Cafe culture rules in the old town, Stari Grad, where tables are wedged into most available spaces in the handsome squares and 19th-century boulevards. A stroll past the shops and cafes of pedestrianised Knez Mihailova will lead you eventually to Belgrade’s heart, the stately fortress of Kalemegdan overlooking the two rivers. Here, beautifully landscaped gardens surround ancient Roman ruins, Ottoman forts and Austrian gates, as well as museums, restaurants and a zoo.
Across the Sava is the attractive suburb of Zemun with its distinctively western architecture that befits this former outpost of the Austro-Hungarian Empire. Cobbled streets, galleries and small cafes fill the centre where the daily food market takes place, and its animated riverside scene makes you feel as if you’ve landed in a seaside resort.
A comfortable bed
Smart boutique and design hotels have been replacing the less salubrious stalwarts of the communist era. Belgrade’s first boutique hotel, the four-star Beograd Art Hotel (www.belgradearthotel.com), has sleek, modern interiors and is in the heart of the city in Knez Mihailova. Doubles start at 16,248 Serbian dinars (Dh634). Recently renovated Le Petit Piaf (petitpiaf.com) is in the historic district of Skadarlija, where 19th-century writers, poets and musicians turned the pretty cobbled streets into a spirited bohemian quarter. Contemporary doubles start at €84 (Dh380).
New ‘ostrich pillow’ offers respite from jet lag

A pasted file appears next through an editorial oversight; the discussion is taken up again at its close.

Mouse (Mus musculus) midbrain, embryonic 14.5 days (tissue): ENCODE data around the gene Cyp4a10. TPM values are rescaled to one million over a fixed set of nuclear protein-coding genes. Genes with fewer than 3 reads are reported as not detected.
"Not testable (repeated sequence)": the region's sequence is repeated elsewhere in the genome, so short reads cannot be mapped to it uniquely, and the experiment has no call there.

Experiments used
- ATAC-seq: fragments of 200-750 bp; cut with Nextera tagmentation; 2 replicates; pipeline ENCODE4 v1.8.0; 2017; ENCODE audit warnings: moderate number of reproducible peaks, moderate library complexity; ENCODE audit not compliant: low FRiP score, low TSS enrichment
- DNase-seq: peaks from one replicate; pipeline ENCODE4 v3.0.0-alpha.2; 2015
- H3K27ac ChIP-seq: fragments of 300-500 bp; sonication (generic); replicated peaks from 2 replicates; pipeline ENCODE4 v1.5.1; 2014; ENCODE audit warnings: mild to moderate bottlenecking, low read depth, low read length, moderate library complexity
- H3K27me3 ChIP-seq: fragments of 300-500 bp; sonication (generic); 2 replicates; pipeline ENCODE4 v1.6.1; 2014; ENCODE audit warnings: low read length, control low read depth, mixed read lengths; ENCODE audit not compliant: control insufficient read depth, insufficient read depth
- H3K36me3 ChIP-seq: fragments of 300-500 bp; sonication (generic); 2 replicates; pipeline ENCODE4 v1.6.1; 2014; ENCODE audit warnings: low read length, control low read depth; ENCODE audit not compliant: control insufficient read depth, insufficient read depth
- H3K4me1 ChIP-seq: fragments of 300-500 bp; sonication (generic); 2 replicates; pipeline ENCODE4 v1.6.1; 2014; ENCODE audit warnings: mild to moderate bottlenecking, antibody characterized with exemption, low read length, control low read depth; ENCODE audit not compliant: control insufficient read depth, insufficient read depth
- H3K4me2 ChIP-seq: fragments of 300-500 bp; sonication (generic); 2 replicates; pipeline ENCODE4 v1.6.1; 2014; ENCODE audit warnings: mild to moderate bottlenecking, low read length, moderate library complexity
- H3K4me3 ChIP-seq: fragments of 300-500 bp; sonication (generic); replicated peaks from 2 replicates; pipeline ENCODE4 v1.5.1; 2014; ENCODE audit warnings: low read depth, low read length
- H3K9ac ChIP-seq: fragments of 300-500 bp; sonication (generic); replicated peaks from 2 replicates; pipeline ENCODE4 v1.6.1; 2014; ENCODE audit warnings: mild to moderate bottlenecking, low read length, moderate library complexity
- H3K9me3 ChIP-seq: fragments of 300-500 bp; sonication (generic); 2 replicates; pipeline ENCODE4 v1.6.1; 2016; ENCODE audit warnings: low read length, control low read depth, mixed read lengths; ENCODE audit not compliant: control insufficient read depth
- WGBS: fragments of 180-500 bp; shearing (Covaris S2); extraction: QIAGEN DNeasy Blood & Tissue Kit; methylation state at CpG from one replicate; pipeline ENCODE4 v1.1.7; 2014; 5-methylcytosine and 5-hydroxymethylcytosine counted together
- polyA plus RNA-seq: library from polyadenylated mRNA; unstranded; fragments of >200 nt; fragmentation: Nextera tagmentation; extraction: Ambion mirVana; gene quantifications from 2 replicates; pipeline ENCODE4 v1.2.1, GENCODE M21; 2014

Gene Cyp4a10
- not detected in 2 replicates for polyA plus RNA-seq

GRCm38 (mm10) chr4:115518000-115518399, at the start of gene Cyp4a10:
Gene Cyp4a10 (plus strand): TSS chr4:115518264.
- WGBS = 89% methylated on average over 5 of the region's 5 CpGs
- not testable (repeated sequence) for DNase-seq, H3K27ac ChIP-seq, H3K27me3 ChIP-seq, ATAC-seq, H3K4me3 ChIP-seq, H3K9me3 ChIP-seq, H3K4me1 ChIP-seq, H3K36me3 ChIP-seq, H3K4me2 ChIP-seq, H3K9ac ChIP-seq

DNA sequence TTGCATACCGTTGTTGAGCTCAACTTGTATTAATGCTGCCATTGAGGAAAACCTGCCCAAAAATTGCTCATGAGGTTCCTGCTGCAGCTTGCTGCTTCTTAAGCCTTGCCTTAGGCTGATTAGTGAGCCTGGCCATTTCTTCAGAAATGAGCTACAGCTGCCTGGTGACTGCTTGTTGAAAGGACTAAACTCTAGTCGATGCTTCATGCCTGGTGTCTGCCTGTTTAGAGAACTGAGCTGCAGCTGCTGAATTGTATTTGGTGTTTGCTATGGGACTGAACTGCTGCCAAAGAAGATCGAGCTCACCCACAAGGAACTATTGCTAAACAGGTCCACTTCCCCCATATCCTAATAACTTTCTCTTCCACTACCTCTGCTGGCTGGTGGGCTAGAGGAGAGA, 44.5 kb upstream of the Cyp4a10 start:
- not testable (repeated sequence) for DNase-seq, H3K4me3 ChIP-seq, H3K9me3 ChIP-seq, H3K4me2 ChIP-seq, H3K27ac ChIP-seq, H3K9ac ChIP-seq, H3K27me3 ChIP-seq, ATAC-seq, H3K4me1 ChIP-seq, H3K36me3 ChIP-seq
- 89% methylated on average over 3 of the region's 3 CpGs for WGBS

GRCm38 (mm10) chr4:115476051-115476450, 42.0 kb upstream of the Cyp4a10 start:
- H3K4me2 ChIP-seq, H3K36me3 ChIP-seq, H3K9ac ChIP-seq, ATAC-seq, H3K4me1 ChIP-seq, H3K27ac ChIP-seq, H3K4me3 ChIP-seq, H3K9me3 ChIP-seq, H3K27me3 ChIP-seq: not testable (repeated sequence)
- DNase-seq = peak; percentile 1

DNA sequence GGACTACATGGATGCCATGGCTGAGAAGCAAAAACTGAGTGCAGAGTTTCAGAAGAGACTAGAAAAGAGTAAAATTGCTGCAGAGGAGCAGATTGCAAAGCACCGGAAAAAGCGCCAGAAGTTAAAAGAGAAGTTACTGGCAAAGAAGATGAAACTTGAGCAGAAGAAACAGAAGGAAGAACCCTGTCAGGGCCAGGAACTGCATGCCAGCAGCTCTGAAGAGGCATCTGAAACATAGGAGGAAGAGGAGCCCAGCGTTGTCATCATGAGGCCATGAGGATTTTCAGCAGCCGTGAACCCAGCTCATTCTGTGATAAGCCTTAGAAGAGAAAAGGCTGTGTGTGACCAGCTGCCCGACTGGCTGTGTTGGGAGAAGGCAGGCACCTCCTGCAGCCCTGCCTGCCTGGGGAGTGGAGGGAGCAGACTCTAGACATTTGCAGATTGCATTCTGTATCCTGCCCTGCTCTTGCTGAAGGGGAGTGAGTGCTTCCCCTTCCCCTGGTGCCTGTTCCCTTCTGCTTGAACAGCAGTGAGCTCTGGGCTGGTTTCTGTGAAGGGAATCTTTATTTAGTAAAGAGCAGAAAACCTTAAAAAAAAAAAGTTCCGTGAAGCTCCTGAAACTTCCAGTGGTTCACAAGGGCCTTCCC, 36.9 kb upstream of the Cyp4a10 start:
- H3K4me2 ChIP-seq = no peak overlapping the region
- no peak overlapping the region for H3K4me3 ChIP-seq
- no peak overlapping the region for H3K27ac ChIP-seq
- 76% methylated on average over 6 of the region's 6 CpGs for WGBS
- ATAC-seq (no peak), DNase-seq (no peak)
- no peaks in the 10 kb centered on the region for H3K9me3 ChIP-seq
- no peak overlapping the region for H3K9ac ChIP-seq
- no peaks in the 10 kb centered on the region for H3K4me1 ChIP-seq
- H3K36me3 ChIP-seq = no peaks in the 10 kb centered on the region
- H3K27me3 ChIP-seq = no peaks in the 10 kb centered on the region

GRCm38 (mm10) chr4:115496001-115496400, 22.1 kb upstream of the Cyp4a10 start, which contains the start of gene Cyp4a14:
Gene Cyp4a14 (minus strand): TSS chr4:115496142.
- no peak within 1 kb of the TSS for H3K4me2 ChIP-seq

A company claims to have found the ideal product to help travellers counter the ill effects of jet lag and long-haul flights.
The Ostrich Pillow is a new portable device that its inventors say will “enable power naps anytime, anywhere,” including in airport lounges and on planes.
Stuffed with synthetic material – “for maximum performance and lightness”, according to its inventors – the distinctive-looking pillow has a hole in which to put your head, and a mouth hole designed to allow its wearer to breath easily. It also has two side holes where you can store your hands – if napping at a table in a library, for example.
The concept was developed by Kawamura-Ganjavian, an architecture and design studio with offices in Madrid and Lausanne.
Among other products, the company has also been responsible for developing the “ear shell” (a “sound enhancing device” that is attached to the ear), and a solar plug for charging portable computers.
The Ostrich Pillow has been described on the technology web site CNET as like “a giant garden squash gone soft”, while another reviewer for the Digital Trends website wrote: “We can only wonder how the pillow holds up on sweat and heat retention”.
Its creators argue that it genuinely works, saying: “We have tried it in airports, trains, aeroplanes, libraries, at the office, on a sofa and even on the floor and it’s really wonderful.”